Prepare Your Own Questions for the Interview

Remember, the interview is a two-way street. You are there to learn more about the position and company, and determine if the position is a good fit for you. Keeping this in mind can help keep the interview in perspective, also, so remember that part of your role in the interview is to learn as much as you can.

There are a number of canned questions that you may have heard you should ask of your interviewer. Frankly, these are good questions; but after these initial questions, seek to ask a few original ones as well. An example of a question that everyone asks is, "What are you looking for in a candidate?" or something along those lines. This is a great question if you are sincere; however, because everyone has been told to ask that question, it can sound like something you read about in a book. Try to get creative when wording your questions or at least more direct. "Do you feel I meet your desired criteria for the position?" is one way to reword this question to your advantage. If the answer is yes, you are obviously a serious contender. If no, ask for clarification, and then explain why you do in fact meet the needs. If the interviewer says you lack technical skills, for example, show that you are a quick learner and give an example of a situation when you needed to learn something quickly, how you went about doing so (action) and succeeded (result).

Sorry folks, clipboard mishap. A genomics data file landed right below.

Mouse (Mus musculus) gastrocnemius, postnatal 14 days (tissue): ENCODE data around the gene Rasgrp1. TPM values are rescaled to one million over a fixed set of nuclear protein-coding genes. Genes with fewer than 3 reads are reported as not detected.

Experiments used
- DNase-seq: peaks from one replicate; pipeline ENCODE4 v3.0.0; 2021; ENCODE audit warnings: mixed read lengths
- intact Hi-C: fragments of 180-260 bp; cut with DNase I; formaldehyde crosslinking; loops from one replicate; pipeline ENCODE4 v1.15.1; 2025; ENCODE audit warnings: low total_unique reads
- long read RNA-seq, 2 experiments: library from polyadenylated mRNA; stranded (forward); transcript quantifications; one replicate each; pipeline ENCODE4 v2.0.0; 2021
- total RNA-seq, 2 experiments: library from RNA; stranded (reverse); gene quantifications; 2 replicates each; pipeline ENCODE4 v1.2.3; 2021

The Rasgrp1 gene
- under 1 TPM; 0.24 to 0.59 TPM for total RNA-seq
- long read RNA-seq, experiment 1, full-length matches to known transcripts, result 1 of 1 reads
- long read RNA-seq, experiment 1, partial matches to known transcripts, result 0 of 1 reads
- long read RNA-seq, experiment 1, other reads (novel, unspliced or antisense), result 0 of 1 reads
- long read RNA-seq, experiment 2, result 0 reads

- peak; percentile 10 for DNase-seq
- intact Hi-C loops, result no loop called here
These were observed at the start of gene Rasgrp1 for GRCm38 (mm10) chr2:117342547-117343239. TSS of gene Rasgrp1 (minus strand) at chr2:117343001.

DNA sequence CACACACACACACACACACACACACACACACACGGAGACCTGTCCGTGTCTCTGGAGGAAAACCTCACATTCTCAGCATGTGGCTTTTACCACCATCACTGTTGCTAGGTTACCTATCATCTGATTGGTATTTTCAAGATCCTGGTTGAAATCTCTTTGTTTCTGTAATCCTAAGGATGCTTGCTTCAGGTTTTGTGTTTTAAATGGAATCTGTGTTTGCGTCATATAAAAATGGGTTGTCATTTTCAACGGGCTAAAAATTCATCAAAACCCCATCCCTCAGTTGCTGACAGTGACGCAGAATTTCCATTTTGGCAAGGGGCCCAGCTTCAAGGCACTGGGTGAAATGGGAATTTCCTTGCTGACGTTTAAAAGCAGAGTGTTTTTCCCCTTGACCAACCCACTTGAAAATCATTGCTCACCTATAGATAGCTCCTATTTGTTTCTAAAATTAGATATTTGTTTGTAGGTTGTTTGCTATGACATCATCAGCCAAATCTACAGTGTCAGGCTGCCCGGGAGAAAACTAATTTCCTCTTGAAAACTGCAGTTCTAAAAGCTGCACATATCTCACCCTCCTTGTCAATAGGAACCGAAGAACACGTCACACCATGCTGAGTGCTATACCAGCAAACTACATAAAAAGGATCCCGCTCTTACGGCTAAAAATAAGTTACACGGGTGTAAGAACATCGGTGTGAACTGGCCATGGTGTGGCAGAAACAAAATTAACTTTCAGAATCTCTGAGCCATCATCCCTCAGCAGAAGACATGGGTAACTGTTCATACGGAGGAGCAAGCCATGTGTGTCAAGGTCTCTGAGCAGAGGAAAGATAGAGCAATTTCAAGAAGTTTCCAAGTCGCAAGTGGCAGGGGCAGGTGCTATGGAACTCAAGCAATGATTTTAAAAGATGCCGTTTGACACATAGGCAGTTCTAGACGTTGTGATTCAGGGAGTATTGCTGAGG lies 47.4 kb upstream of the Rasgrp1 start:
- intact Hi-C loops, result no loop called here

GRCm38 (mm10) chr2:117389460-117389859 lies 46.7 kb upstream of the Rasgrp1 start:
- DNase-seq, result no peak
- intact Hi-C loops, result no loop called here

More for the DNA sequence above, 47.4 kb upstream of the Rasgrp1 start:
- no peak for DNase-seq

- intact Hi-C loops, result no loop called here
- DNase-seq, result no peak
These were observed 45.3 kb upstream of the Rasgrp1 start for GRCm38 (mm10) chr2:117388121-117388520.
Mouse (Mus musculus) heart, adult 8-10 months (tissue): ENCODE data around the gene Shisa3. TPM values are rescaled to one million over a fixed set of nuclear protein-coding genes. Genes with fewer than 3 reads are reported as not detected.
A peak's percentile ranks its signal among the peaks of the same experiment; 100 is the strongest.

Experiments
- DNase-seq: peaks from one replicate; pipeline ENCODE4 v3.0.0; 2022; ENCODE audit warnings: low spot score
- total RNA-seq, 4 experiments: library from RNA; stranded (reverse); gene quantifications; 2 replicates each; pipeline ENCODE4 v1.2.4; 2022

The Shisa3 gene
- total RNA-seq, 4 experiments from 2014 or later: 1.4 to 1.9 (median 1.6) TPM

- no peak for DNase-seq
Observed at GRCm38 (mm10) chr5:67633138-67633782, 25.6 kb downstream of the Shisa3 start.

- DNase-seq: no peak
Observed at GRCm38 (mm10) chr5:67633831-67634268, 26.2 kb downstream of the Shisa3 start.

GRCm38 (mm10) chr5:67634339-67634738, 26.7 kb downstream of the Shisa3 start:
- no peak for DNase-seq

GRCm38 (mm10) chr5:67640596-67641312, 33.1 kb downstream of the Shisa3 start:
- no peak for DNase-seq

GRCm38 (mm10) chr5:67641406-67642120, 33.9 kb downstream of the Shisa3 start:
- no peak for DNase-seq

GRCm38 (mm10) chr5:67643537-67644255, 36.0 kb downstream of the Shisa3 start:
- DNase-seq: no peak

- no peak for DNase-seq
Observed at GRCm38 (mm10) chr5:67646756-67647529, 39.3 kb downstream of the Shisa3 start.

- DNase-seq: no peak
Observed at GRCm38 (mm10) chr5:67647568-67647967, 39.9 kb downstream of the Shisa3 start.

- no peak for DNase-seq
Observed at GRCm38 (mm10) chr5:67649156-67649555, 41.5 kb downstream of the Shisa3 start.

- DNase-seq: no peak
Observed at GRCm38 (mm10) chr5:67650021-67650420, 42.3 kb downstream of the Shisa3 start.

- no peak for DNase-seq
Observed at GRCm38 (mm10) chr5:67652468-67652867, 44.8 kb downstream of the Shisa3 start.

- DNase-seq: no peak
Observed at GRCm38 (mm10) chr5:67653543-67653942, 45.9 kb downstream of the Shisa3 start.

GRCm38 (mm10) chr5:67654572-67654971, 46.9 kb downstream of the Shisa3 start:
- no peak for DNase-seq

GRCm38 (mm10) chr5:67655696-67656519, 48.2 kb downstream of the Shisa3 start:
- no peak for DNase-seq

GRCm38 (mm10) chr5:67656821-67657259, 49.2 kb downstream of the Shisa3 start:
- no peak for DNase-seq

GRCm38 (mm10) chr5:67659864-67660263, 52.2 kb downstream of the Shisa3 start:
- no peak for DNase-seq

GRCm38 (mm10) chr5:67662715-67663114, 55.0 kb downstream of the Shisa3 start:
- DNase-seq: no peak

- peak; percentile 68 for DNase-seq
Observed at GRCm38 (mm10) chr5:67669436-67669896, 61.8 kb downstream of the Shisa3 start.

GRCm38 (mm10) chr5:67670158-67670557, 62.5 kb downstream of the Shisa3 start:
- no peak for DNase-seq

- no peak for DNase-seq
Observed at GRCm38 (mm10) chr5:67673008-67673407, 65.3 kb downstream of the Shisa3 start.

Because you did your company research before the interview, you can have a list of questions prepared that you would like to ask. Undoubtedly, some of those questions will be answered throughout the interview, but not all. Ask those that are still unanswered. Also take notes throughout the interview and make note of questions that arise. You can ask those questions as well. This is also the time to ask for clarification on any points that arose during the interview about which you would like more information.

One question you should never fail to ask comes at the close of the interview. This is when you ask, "What are the next steps?" or "When can I expect to hear from you?" Do not leave the interview open-ended. Find out what the timeframe is and what the next phase of the interviewing process will be. Restate your interest in the position and thank your interviewers for their time. Then go home and write your thank you letter or letters.